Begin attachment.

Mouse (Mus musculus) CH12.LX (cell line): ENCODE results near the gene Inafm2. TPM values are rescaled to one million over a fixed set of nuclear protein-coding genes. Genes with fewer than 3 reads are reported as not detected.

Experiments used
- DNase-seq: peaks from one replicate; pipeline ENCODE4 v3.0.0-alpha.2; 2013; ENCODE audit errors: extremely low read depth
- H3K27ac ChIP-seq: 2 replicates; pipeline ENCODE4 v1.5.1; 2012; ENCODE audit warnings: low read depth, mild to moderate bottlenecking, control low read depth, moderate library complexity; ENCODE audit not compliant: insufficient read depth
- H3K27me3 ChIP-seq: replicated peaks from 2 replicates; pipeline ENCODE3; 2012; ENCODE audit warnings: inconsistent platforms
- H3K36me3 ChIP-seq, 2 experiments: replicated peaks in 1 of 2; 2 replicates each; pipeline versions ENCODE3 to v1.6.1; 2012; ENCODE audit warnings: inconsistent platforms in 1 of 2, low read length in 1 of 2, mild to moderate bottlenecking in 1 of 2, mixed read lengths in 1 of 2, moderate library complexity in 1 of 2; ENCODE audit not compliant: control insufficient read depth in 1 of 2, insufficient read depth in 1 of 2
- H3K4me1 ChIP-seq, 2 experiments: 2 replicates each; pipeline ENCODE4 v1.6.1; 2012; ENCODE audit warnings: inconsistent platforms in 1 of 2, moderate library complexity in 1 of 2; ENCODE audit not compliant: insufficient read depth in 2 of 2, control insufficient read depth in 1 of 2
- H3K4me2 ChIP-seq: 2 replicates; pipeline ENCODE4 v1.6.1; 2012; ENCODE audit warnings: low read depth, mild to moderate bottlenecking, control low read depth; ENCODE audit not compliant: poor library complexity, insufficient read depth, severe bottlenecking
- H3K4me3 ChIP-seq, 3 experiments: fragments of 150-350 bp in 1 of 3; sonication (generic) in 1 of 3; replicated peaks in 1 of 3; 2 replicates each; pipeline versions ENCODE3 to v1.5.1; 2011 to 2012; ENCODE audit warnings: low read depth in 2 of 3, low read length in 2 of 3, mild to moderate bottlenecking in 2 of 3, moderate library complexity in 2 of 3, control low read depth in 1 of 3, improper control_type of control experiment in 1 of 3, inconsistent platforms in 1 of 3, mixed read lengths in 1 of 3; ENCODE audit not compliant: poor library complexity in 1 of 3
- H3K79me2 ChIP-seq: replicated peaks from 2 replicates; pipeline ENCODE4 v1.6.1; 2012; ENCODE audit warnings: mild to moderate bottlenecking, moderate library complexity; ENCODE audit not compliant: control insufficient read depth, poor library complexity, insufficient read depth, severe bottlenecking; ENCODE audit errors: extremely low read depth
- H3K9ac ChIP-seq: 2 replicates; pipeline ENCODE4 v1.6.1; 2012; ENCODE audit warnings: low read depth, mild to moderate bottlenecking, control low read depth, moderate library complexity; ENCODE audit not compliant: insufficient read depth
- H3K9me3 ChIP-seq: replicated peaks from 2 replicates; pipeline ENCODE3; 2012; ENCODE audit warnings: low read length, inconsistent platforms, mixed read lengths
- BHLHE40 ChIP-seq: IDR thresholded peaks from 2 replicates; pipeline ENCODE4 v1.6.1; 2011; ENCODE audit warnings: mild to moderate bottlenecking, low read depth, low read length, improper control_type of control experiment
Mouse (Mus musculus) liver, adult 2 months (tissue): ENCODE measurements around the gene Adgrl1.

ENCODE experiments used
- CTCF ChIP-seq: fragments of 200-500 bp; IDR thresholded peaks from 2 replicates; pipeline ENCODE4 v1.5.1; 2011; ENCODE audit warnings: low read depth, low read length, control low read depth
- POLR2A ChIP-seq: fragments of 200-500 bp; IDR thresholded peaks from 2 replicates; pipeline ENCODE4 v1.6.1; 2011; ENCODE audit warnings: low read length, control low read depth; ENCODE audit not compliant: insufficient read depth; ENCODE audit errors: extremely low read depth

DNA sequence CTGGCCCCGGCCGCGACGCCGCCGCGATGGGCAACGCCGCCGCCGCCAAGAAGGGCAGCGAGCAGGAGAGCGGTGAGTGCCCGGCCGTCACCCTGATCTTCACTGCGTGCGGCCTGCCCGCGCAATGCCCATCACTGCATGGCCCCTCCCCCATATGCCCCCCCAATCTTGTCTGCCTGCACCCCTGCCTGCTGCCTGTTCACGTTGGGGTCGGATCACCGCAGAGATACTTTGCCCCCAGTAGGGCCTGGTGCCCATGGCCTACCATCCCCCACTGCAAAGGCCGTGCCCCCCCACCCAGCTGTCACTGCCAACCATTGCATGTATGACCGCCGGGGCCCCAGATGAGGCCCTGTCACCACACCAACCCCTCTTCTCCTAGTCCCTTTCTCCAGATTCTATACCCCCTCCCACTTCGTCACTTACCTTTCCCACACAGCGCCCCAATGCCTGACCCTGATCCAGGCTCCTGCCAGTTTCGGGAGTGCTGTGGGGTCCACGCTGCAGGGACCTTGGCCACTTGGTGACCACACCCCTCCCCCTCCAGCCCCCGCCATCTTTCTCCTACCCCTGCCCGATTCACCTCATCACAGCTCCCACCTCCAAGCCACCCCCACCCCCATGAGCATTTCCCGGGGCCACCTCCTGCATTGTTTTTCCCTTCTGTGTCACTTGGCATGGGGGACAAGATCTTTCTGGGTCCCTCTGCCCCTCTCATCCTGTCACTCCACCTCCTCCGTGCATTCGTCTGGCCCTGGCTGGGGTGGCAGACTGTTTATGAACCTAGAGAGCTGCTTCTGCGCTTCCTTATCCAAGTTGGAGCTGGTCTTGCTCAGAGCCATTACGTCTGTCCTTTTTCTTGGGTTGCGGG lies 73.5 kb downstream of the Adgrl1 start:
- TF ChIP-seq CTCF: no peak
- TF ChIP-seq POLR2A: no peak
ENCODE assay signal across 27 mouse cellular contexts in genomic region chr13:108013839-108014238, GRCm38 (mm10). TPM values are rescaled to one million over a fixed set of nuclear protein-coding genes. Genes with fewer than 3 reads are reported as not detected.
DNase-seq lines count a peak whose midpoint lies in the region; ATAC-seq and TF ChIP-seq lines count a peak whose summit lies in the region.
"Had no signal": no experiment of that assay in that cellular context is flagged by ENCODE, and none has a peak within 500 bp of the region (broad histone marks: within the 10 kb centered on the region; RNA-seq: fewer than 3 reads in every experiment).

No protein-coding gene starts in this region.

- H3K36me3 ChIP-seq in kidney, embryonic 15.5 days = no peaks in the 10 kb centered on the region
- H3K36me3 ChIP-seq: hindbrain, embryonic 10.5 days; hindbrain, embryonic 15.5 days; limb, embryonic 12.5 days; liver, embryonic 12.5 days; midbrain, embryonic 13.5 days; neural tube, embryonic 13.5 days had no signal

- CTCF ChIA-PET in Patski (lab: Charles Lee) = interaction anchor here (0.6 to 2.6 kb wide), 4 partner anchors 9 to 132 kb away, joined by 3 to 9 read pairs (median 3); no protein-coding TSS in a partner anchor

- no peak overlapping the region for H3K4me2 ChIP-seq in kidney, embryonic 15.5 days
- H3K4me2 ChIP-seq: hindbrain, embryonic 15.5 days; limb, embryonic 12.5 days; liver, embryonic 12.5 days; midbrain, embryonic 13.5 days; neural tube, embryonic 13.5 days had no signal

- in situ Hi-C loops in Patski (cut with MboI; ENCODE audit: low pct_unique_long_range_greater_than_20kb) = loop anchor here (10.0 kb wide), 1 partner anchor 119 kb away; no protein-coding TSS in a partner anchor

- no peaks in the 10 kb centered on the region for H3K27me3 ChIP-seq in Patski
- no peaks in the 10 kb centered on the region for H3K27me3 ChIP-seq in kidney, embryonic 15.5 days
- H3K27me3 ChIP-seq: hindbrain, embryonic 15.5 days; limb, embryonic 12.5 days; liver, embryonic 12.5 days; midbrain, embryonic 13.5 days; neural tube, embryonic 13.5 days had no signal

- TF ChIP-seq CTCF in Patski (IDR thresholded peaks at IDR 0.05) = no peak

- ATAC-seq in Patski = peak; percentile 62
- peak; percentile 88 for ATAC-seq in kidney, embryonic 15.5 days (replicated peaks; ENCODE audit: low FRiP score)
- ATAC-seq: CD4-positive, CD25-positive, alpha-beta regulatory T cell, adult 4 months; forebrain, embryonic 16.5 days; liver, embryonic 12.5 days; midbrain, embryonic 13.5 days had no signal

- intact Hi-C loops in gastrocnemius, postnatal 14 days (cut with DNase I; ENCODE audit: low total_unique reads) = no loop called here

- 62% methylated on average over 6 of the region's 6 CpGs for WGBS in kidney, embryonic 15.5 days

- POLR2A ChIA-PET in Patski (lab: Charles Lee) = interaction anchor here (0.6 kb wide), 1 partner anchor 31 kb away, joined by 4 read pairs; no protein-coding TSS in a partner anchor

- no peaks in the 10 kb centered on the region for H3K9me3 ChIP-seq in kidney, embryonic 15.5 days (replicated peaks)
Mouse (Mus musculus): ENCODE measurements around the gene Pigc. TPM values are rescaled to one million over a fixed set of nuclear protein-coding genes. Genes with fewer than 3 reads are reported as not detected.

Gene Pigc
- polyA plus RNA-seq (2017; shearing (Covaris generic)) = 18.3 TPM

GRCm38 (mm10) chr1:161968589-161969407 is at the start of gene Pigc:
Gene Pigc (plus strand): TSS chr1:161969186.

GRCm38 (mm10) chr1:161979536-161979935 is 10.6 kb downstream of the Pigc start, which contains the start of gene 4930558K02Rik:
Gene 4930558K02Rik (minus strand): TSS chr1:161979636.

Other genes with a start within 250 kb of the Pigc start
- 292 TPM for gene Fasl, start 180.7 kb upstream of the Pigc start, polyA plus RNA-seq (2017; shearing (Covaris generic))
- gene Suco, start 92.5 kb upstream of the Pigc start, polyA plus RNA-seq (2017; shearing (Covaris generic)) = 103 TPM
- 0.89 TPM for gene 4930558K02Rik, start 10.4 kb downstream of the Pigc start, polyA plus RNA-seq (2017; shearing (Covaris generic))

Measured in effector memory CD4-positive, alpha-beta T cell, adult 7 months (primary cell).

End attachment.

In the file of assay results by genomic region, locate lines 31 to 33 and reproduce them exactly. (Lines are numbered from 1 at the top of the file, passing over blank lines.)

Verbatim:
- no peaks in the 10 kb centered on the region for H3K27me3 ChIP-seq in Patski
- no peaks in the 10 kb centered on the region for H3K27me3 ChIP-seq in kidney, embryonic 15.5 days
- H3K27me3 ChIP-seq: hindbrain, embryonic 15.5 days; limb, embryonic 12.5 days; liver, embryonic 12.5 days; midbrain, embryonic 13.5 days; neural tube, embryonic 13.5 days had no signal